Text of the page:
Malaysia loses direct air link with Germany

Malaysia travel trade not too worried about loss
Malaysia will no longer have direct air connectivity with Germany from March 1, when Lufthansa suspends its Frankfurt-Kuala Lumpur service which it had been operating since 2004.
While a decline in tourism volume is to be expected from the lack of direct flights, industry experts in Malaysia contacted by TTG Asia believe the impact will not be huge.
“We did a check and found that only 18% of our guests travelled on Lufthansa,” Manfred Kurz, managing director of Diethelm Malaysia, said. “The other 82% came through a Middle Eastern airline. Thus, we don’t expect this news to have a big impact. Our partners have indicated that they will continue to sell Malaysia.”
Alex Lee, chief executive of Ping Anchorage Travel & Tours, foresees a slight drop in the high-end segment from Germany but expects volumes to be maintained among middle-class travellers and backpackers who are likely to fly with a Middle Eastern airline to get to Malaysia.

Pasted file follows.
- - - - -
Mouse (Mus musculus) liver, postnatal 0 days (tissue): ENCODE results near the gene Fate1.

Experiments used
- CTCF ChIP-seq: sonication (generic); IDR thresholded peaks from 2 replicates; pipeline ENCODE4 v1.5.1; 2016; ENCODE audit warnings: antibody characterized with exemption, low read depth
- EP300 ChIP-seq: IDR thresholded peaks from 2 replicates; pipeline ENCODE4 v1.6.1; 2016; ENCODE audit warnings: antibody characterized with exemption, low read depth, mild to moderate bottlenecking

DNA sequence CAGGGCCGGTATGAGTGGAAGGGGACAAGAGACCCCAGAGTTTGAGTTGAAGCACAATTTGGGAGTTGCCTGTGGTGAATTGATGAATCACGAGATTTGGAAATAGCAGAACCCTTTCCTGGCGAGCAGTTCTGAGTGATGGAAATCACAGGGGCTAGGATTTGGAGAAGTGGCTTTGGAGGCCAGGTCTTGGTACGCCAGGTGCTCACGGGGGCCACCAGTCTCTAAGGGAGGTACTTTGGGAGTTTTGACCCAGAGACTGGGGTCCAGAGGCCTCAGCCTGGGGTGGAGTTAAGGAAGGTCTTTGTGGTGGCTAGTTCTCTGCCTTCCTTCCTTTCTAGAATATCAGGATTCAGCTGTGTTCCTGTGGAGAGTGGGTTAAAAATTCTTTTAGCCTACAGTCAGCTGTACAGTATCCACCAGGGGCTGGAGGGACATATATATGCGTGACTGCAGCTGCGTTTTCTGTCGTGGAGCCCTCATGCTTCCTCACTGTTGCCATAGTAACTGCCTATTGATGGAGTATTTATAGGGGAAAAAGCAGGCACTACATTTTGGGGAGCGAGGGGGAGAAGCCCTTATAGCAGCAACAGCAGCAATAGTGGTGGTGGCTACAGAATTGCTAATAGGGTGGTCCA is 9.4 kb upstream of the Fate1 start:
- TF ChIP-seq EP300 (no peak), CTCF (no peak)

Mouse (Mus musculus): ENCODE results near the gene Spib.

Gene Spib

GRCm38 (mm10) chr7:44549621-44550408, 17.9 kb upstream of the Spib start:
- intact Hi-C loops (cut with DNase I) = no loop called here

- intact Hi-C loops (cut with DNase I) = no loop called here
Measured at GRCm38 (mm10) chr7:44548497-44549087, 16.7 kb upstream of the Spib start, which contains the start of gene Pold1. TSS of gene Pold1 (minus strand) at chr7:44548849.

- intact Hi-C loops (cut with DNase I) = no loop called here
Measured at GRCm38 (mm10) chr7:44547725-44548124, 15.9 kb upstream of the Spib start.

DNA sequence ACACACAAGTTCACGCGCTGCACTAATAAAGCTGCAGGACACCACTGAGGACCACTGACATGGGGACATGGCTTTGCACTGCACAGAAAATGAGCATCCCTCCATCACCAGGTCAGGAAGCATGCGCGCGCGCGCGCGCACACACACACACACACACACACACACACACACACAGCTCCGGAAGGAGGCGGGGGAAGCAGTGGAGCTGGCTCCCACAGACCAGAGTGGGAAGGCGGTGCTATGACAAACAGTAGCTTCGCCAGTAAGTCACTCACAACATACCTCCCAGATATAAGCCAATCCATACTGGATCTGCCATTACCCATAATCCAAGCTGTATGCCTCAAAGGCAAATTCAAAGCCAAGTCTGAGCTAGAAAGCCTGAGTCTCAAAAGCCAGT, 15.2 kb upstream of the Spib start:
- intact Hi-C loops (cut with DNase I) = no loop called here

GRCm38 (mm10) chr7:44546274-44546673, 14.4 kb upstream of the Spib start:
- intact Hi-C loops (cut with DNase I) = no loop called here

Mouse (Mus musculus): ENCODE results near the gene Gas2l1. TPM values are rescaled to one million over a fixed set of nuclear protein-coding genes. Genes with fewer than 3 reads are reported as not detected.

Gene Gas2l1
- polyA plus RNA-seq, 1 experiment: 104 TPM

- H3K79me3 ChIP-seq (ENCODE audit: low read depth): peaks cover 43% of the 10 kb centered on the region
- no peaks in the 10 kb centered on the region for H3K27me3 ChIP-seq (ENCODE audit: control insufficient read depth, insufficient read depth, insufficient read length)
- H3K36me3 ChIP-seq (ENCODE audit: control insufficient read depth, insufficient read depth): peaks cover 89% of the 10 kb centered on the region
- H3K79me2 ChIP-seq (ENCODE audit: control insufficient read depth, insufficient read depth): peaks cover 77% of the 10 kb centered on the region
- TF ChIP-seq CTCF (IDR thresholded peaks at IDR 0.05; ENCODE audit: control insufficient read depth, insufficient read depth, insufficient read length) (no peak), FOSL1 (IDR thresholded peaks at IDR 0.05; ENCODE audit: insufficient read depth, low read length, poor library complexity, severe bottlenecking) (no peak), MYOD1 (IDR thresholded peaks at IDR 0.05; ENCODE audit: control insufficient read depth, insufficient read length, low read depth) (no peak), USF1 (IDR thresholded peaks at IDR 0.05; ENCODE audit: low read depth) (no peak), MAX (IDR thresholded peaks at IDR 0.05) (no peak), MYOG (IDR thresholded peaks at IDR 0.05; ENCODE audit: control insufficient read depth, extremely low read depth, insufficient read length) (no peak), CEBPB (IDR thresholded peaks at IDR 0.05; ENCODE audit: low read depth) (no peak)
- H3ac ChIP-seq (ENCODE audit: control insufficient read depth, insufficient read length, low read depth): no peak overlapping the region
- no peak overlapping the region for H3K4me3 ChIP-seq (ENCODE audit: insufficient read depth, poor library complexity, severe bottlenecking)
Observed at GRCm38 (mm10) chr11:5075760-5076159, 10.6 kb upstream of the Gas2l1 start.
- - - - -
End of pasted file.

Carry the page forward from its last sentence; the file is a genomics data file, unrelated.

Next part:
With no direct flights, Tourism Malaysia will have to leverage on the connectivity provided by other airlines, but is confident that the country’s natural wonders will still entice European tourists.
“Malaysia is considered a value-for-money destination for German tourists,” Azizan Noordin, Tourism Malaysia’s deputy director-general for international promotions, said. “There are many ecotourism products in Peninsular Malaysia and Borneo such as Royal Belum Rainforest, Danum Valley and Taman Negara National Park. Malaysia is also blessed with unique wildlife such as the orangutan and proboscis monkeys. These can be packaged together to offer unique ecotourism experiences that have high appeal for European travellers.”
TTG Asia

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